Ph.D Defense Seminar
Hydrology, Nutrient Removal, and Cost-Effectiveness of Small, Edge-of-Field Tile Drainage Treatment Wetlands
Agricultural Best Management Practices (BMPs) are being utilized to reduce the mass of nitrogen and phosphorus discharging into waterways. This research investigated the effectiveness and applicability of a small, edge-of-field constructed treatment wetland for reducing the discharge of nitrate and phosphorus from tile drainage in a 10.1 ha row crop field between 2013 and 2016.
The total area of the wetland was 0.22 ha and was seeded with wet prairie vegetation in 2013. Infiltration played a large role in the water budget of the wetland with 46-93% of the input volume infiltrating each year and infrequent surface flow through the outlet. Reductions of nitrate-N and total phosphorus over the course of four years were 61% (50-91%) and 10% (-74-49%) respectively. Infiltration greatly increased nitrate-N removal as it removed up to 98% of the nitrate-N which infiltrated into the subsurface flow of the wetland. Harvesting vegetation greatly improved phosphorus reductions as it could have removed 20-189% of the phosphorus load entering the wetland.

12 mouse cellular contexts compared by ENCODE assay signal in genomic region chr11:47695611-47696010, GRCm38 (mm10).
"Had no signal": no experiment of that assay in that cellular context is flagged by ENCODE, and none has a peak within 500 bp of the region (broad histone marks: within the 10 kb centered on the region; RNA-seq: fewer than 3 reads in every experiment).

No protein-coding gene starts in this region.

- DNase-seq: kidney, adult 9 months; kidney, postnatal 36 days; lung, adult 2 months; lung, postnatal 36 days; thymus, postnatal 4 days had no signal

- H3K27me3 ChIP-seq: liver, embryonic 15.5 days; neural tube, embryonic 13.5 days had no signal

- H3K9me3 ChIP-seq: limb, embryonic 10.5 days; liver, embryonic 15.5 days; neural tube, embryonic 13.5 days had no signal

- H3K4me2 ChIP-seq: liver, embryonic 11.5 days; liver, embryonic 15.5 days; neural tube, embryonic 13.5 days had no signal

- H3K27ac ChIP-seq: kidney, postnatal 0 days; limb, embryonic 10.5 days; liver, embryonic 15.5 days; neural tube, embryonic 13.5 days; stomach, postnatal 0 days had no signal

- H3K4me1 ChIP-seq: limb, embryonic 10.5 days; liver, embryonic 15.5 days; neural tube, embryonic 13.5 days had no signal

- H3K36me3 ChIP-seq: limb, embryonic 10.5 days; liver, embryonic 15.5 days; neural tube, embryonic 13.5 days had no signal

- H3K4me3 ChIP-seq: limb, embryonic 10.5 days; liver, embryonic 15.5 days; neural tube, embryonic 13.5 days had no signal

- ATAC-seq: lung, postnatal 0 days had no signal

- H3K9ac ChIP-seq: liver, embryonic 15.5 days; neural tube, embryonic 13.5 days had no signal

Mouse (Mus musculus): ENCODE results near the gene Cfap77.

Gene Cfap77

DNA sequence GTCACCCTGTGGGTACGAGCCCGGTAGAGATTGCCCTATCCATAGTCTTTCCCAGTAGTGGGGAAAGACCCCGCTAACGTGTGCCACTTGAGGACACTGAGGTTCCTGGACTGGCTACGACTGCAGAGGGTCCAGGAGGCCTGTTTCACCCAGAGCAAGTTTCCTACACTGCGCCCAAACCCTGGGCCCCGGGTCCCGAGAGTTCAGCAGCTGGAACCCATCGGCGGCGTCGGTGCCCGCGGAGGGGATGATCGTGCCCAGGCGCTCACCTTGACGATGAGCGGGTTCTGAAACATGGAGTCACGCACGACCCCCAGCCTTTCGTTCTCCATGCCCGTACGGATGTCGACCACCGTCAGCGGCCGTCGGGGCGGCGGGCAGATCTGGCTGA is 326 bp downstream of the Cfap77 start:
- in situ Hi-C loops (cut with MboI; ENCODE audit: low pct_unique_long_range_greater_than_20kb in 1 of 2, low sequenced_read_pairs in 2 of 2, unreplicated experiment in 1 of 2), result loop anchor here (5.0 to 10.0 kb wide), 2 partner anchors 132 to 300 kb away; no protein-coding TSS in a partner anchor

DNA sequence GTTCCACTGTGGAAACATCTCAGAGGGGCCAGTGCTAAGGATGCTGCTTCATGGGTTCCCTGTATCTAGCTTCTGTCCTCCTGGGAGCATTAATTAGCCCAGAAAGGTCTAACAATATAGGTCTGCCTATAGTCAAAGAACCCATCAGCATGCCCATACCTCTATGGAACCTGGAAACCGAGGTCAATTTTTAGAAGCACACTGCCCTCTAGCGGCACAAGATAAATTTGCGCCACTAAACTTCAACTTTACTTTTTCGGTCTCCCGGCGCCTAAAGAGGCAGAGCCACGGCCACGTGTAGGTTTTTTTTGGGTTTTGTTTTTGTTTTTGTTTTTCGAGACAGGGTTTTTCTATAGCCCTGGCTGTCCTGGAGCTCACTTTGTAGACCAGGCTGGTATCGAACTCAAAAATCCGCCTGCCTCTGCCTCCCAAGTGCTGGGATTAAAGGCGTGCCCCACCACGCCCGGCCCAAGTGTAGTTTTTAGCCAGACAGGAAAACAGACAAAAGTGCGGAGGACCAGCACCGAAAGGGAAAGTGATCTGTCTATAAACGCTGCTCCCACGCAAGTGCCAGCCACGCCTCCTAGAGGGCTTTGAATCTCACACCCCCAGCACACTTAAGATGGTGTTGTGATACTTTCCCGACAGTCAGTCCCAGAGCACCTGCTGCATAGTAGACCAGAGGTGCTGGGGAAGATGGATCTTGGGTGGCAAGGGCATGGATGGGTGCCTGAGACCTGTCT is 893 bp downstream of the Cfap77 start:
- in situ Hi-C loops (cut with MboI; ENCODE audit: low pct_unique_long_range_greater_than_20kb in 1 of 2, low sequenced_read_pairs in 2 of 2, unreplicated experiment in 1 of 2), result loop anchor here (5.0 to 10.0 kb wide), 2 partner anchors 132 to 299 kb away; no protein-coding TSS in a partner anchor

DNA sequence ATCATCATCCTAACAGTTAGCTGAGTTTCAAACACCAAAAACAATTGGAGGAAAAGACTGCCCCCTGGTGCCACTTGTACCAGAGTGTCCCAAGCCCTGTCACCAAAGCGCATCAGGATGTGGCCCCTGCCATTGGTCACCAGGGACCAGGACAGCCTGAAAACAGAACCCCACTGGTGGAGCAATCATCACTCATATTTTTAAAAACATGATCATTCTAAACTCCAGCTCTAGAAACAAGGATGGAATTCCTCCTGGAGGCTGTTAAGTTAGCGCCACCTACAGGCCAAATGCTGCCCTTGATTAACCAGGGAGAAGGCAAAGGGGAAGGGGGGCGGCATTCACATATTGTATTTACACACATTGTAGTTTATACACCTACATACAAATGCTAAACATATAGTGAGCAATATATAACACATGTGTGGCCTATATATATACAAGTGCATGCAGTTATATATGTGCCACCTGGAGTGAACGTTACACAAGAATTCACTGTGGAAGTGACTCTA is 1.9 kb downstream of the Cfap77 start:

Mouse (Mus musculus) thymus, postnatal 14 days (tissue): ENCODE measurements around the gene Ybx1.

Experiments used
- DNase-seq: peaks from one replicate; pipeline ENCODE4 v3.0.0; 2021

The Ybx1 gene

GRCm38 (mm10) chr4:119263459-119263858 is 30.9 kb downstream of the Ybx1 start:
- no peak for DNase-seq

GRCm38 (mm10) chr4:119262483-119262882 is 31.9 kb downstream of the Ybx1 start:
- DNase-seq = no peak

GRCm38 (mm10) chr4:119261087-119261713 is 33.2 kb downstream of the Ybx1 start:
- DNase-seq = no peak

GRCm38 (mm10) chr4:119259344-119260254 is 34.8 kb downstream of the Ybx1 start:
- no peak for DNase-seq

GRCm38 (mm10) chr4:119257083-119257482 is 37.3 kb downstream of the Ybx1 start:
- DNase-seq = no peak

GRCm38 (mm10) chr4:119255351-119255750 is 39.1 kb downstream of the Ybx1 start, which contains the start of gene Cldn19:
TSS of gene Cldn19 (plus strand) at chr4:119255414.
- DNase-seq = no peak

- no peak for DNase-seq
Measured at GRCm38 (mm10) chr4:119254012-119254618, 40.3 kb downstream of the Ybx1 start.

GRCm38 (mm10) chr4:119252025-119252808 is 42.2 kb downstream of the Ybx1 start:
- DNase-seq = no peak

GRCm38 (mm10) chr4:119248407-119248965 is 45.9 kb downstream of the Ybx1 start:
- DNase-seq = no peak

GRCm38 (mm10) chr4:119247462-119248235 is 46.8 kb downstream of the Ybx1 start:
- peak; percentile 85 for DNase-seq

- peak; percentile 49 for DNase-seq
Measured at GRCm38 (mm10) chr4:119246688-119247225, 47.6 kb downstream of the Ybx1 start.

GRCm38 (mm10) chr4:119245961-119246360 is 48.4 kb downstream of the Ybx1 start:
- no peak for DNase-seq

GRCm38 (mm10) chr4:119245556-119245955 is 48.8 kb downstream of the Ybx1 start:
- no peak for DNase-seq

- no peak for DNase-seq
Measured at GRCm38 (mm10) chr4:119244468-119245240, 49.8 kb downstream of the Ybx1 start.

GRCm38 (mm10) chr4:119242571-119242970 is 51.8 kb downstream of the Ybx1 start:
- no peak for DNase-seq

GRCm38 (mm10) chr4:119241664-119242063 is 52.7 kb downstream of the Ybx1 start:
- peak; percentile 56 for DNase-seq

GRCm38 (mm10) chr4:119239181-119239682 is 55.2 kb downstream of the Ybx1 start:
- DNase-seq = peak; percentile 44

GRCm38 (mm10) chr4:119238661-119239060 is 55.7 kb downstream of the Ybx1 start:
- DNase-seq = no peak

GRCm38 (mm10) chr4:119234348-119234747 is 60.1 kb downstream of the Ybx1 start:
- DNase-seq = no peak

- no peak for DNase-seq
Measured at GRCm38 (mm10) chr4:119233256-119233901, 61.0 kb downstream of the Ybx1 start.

Reed canary grass (Phalaris arundinacea) began invading the wetland by the second year of the study. When the seeded plant communities and reed canary grass were isolated in a laboratory mesocosm experiment, the wet prairie, forb-dominant plant community removed more nitrate-N than the reed canary grass monocultures. Furthermore, the ratio of denitrifying bacteria to total bacteria was greatest in the wet prairie community soil compared to the soil of other plant communities. Therefore, the wet prairie, forb-dominant mix provided better conditions for nitrate removal.
The reduction results were used to model the best locations for treatment wetlands in the Elm Creek HUC12 watershed. It also compared the reduction potential and costs of small, edge-of-field treatment wetlands less than 0.4 ha compared to larger wetlands averaging 11.9 ha. The modeling component of this research estimated that the mass of nitrate-N removed from tile drainage discharge was comparable between the two wetland sizes. The cost for every kg of nitrate-N removed was also comparable between larger wetlands and smaller wetlands when the smaller wetlands had high infiltration rates.